“Low Battery” sheds light on how our generation suffers from the paradox of being the most connected, yet also the loneliest
As we get smarter mobile phones, faster Internet speeds, and more people to communicate with across the globe, we can’t help but exclaim, “What a time to be alive!” But, for every exciting promise of an even better future comes the gloomy reality we face today. We live in a time where everyone can easily connect with anyone, anywhere, and anytime, yet we are lonelier than ever. Spanish photographer Oscar Penelo translates this reality in an intimate portrait project titled Low Battery.
Created as a reflection of today’s obsession with being connected through various devices, the project depicts scenarios we all constantly find ourselves in: tapping away at our smartphones, being physically present with friends and loved ones yet glued to our screens, always waiting for the next notification or message. Faces lit up by the glow of smartphones, tablets, and laptops have become common sights. It’s both an observation by Oscar and an invitation for us to examine whether our connections are genuine or just a fleeting product of technology.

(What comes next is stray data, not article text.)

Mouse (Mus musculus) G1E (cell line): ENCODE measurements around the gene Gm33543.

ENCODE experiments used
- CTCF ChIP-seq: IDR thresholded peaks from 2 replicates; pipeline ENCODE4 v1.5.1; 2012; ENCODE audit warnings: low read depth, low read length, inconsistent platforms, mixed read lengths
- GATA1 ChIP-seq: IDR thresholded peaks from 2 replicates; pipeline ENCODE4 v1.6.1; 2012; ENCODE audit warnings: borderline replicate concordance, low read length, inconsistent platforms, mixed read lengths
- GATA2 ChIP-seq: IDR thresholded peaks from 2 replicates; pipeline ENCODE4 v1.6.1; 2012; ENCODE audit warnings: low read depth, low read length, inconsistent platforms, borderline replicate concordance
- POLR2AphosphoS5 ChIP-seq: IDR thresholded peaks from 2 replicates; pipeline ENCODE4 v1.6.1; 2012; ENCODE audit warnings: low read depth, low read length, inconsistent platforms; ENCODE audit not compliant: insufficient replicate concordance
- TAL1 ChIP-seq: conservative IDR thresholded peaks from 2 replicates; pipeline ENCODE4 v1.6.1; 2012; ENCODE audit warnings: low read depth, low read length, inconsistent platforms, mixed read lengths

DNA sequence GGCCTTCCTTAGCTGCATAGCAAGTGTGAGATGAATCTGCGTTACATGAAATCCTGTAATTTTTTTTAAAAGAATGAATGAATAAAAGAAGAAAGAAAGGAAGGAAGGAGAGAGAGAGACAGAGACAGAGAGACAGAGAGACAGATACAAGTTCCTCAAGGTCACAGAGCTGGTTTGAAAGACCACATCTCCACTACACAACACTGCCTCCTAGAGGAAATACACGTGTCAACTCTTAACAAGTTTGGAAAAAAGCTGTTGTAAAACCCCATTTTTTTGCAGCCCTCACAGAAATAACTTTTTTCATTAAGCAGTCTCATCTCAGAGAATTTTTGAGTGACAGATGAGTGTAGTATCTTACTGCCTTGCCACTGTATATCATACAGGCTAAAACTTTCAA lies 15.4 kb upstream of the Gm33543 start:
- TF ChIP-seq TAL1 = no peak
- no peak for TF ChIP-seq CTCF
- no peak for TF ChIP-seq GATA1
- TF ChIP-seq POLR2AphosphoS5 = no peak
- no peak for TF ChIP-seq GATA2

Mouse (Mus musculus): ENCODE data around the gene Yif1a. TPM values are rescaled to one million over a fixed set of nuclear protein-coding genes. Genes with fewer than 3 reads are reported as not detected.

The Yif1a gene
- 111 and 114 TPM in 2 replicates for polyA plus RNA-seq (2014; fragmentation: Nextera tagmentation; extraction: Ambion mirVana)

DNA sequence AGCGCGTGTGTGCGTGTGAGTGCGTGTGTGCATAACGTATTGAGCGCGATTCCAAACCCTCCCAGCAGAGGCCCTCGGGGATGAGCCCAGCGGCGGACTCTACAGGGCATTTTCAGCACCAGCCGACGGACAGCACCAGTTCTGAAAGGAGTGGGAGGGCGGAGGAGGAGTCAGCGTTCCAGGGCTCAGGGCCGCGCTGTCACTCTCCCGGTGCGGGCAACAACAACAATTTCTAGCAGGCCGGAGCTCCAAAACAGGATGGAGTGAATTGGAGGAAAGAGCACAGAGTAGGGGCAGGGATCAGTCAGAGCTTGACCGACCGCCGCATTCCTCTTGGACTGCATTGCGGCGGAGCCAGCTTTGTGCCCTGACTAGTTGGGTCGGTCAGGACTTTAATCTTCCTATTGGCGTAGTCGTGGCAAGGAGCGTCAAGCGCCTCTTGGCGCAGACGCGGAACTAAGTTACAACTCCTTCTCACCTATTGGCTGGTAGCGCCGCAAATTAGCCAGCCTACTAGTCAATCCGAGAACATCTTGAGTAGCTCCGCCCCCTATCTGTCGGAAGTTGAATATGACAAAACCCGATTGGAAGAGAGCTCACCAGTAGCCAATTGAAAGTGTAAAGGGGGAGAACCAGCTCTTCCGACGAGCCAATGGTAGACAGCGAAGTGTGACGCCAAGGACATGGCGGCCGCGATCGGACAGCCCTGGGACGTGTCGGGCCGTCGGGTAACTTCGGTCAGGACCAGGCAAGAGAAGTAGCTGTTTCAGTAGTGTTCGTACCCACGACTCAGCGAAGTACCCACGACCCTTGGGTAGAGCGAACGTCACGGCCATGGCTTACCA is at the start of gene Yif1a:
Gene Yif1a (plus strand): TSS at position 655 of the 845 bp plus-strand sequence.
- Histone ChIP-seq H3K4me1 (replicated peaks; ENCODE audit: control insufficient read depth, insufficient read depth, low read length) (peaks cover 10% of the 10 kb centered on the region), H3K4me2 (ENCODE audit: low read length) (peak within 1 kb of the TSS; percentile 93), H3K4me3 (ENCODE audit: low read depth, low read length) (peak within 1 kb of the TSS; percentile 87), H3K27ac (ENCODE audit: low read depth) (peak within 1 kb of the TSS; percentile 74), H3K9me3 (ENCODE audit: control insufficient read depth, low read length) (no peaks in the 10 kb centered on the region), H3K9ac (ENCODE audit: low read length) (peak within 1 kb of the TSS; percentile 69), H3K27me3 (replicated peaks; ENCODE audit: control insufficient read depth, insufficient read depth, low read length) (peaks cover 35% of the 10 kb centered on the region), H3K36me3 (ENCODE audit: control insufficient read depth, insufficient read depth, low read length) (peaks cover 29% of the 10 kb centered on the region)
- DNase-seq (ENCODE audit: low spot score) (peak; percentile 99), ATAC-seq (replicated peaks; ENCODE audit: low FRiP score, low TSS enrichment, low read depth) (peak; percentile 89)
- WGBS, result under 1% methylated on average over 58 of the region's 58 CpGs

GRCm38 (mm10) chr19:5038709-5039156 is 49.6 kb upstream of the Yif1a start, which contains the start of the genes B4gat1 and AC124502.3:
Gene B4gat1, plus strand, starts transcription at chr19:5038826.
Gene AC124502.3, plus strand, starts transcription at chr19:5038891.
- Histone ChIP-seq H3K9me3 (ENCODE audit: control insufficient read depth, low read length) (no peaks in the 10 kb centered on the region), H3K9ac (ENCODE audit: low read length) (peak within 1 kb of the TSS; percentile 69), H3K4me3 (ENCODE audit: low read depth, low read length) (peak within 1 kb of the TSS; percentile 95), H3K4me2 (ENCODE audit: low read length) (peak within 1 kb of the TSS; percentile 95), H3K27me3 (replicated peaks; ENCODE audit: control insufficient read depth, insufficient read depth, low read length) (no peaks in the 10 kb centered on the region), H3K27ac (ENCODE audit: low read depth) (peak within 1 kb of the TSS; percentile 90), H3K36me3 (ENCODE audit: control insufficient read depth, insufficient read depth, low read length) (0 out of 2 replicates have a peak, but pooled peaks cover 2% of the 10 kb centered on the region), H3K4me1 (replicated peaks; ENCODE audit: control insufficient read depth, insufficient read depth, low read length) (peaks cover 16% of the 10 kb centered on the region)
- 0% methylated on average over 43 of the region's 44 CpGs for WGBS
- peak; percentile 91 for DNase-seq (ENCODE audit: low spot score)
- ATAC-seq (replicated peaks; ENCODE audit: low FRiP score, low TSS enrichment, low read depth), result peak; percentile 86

“Low Battery begins with a distant observation of the environment, of daily life into the intimate life,” Barcelona-based Oscar says in his artist statement. “With this series of photographs, the author wants us to observe our surroundings, to stop and live without screens that illuminate us.”
Oscar’s work stands out because it covers both the big picture and the deeper story behind his chosen topic. His subjects are represented in everyday scenarios that paint a picture of how we act as individuals in our solitude, and behave as part of the “connected” society. It’s also so contemporary and relatable that it almost hurts; as a viewer, it’s easy to see yourself in the frame, your face lit up by the screen as you speak to someone miles away, type an e-mail to old friend you hope to reconnect with, or even wait for a notification that will never come.
All images sent to the Phoblographer and used with permission.